The Beekeeper’s Companion Since 1861
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The Other Side of Beekeeping

Family Nyssaceae – The Sour Gum Family

- January 1, 2016 -

The family Nyssaceae is a very small family with perhaps 10 species and is frequently placed in the Dogwood family, the Cornaceae. This probably is the current trend. I have treated it here as the Nyssaceae because the North American 4 or 5 species (again depending on the taxonomist) are bee forages and belong to the genus Nyssa. There appears to be at least one, quite possibly two other members of the family (again depending on the taxonomist) in Asia. Depending on the reference, the family contains the genus Nyssa with 4-5 species from North America.

The 4- 5 North American species are found in Eastern North America with all but one (N. sylvatica) in the southern portion of that range. Nyssa sylvatica extends into Canada.

In North America the family consists of deciduous trees with scaly winter buds. The leaves are simple (not compound), are without stipules1, can be with or without teeth around their margin, and are placed alternately on the stem.

The flowers are small and can be perfect2, staminate or pistillate, sometimes with flowers of only one sex on a given plant. They can be placed in the juncture of a leaf stem and the stem to which the leaf is attached, or in terminal heads, spikes3 or umbels and are individually radially symmetrical.4

The calyx consists of 5 sepals, which in male flowers are minute, 5-toothed or are indistinct. The sepals in the female flowers are on a floral cup, positioned immediately above the ovary. There can be 5 or more petals or none, which when they exist are often very small, fleshy, and deciduous, and are not joined to each other (free).

The number of stamens equals can be equal to, or twice as many (sometimes more) as the petals, and in male flowers are inserted on the outside of the convex disc, usually in two whorls or in perfect flowers are inserted on the inner rim of the floral cup.

The floral components appear to arise from atop the ovary (ovary inferior) which is single-celled or with 6 to 10 cells, each with a single immature seed (ovule). The thin elongate portion of the pistil (style) is usually elongated with the section that sits atop it (stigma) being either simple or divided. The fruit is a drupe.5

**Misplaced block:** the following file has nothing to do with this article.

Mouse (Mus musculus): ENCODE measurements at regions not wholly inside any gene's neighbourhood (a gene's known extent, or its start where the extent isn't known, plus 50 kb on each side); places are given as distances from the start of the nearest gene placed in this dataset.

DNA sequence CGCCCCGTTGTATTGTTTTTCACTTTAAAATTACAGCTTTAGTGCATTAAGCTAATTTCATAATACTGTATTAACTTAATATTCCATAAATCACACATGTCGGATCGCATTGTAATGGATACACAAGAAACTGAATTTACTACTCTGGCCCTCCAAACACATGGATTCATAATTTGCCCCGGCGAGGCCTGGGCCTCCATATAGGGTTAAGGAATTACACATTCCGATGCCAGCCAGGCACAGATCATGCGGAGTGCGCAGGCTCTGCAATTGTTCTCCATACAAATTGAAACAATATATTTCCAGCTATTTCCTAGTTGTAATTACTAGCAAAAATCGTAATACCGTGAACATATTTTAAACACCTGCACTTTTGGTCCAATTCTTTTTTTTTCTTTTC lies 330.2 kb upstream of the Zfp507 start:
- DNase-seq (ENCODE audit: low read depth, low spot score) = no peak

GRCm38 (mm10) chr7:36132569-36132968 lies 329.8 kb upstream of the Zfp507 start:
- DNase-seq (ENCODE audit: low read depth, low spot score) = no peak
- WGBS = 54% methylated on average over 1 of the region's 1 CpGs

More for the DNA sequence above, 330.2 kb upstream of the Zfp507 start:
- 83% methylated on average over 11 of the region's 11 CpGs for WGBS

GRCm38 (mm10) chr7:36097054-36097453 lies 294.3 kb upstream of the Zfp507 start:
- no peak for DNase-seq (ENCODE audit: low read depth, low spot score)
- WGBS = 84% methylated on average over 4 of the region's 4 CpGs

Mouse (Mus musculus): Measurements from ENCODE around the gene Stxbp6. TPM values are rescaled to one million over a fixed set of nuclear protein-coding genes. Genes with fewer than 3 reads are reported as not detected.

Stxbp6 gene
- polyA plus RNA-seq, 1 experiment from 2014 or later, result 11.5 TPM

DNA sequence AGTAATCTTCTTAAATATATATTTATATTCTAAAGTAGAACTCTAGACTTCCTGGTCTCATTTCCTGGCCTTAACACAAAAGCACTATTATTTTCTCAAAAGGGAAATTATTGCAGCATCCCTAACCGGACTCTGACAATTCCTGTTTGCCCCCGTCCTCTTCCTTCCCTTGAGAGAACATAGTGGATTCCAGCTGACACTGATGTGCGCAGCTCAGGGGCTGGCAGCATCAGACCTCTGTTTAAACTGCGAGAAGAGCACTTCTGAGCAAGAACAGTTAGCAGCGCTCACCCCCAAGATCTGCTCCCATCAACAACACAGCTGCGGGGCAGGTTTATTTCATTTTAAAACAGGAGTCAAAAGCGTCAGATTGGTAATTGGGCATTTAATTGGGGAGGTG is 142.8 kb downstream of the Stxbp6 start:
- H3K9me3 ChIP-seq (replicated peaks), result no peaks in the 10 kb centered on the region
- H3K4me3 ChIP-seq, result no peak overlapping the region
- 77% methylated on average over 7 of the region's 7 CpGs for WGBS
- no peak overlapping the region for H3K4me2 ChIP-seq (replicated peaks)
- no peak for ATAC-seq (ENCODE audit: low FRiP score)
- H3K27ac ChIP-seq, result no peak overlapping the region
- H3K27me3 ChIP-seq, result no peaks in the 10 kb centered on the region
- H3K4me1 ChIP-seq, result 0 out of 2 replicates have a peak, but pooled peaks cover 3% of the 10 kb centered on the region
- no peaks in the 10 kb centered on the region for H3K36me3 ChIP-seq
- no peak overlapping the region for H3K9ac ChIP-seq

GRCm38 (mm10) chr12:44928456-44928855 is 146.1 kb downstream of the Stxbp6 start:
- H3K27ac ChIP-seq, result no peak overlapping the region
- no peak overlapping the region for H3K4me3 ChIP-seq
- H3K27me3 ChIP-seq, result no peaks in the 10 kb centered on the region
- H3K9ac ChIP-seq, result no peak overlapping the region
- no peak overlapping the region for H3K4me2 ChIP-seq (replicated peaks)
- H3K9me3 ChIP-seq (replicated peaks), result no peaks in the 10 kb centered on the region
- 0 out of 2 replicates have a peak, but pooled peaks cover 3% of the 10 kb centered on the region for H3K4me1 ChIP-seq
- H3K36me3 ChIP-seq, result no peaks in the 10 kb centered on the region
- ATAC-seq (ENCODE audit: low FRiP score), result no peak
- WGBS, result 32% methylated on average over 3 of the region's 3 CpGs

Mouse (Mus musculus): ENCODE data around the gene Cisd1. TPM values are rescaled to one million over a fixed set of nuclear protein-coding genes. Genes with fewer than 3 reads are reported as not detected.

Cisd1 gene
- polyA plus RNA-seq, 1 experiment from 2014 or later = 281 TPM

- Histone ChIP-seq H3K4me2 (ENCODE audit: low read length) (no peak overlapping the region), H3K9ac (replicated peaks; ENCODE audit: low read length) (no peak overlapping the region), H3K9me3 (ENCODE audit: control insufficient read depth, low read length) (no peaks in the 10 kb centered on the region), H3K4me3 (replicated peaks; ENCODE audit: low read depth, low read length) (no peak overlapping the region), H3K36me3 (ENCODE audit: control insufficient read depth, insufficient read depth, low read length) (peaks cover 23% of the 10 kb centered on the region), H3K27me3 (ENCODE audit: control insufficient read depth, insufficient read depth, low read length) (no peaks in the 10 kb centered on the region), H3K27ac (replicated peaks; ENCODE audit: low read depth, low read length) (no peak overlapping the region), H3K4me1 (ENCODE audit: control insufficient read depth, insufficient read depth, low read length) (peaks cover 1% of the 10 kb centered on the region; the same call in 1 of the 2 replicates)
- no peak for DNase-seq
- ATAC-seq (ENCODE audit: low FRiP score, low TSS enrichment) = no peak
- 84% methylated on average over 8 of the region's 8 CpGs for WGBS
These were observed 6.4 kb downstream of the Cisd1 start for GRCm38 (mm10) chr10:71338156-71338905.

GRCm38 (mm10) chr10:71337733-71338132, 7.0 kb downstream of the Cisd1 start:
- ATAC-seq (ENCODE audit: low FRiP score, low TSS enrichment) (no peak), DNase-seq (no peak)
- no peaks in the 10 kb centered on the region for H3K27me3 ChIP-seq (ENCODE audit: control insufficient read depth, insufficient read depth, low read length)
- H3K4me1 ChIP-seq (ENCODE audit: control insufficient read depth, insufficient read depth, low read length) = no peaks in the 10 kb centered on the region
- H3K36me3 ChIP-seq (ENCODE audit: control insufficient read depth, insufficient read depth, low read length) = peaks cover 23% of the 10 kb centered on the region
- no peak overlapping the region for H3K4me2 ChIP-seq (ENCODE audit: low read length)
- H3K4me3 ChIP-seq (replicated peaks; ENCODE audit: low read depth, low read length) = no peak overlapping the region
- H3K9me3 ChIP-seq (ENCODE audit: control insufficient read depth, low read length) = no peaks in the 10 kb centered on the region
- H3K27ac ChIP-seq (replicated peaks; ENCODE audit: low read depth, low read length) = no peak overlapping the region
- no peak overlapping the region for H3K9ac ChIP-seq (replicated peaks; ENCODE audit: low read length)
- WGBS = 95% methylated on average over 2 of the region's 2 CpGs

For recognition in the field, try looking for simple leaves, alternately placed, without stipules.6 Then look for small greenish flower clusters that often arise from the angle between the main stem and a leaf stem (petiole) where the sexes are separate, or when both sexes are present, they often have two large white petal-like bracts below the flower cluster. Because there is so much variability in the family, looking for the family in the field is not easy. It would often be easier to simply learn to recognize the 4 or 5 (depending on the reference) U.S. species by recognizing their gross appearances.[3]

Ogeechee tupelo, white tupelo, river lime, Ogeche-lime, wild lime, sour gum

Scientific name: Nyssa ogeche

Synonyms: Nyssa acuminata

Origin: Native to at least North America. While the species is found in four states, it is found in only small portions of those states. For that reason the distribution map provides county distribution.

Plant description: Nyssa ogeche is polygamo-dioecious7 and is typically small and, sometimes described as shrubby, but potentially is a medium sized deciduous tree often with several leaning trunks and can attain heights of about 20m (~ 66 ft) often forming dense stands.

The brownish gray bark is somewhat variable with scaly or blocky ridges. The twigs are yellowish brown or reddish brown, somewhat pubescent, and have narrowly heart-shaped leaf scars. The terminal bud is a reddish brown, and about 0.25 inch (~0.6 mm) long and the pith is diaphragmed.8 The leaves are simple (not compound), alternately placed on their branches, pinnately9 veined and about 4 to 6 inches (~ 10.2 to 15.2 cm) long and 5 to 8 cm (~2 to 3.1 in) wide.

The small greenish white flowers appear with the leaves. The male flowers are borne in rounded compact hanging clusters. The female flowers are solitary on long stalks.
When ripe, the fruit is a tear-shaped reddish, fleshy, elongated drupe10, 1 to 1.5 inches (~2.5 to 3.8 cm) long and has a sour flavor. The juice can, and apparently has been used, as a substitute for lime, hence the common name ogeechee lime.[10 &15]

Distribution: The species is found in river swamps, floodplains, lake margins, bay heads and bottomland woods.[10, 15 &16] See also provided map for the state distribution. The photo shown looking westward across the Apalachicola River that frequently floods is one of the honey production areas of the species. The inland woody area near Clarksville, FL shown here is normally flooded but because of insufficient rain was dry the year of my visit. It is typical of an inland area in which the species may be found.

Blooming period:
 My admittedly limited exposure to the species indicates that the plant is in flower about the time the new leaves are fully formed. John Lovell[8] indicates January to May. The pictures provided here were taken in the early to middle part of the bloom the year they were taken (5/4/2005).

Importance as a honey plant: Despite its limited distribution, this is an important honey plant. Because of its two major characteristics, (flavor and non granulation) the honey from the species is marketed to the Middle East, given as gifts to dignitaries (foreign visitors, members of Congress and the Supreme Court, etc.).[6] It apparently demands …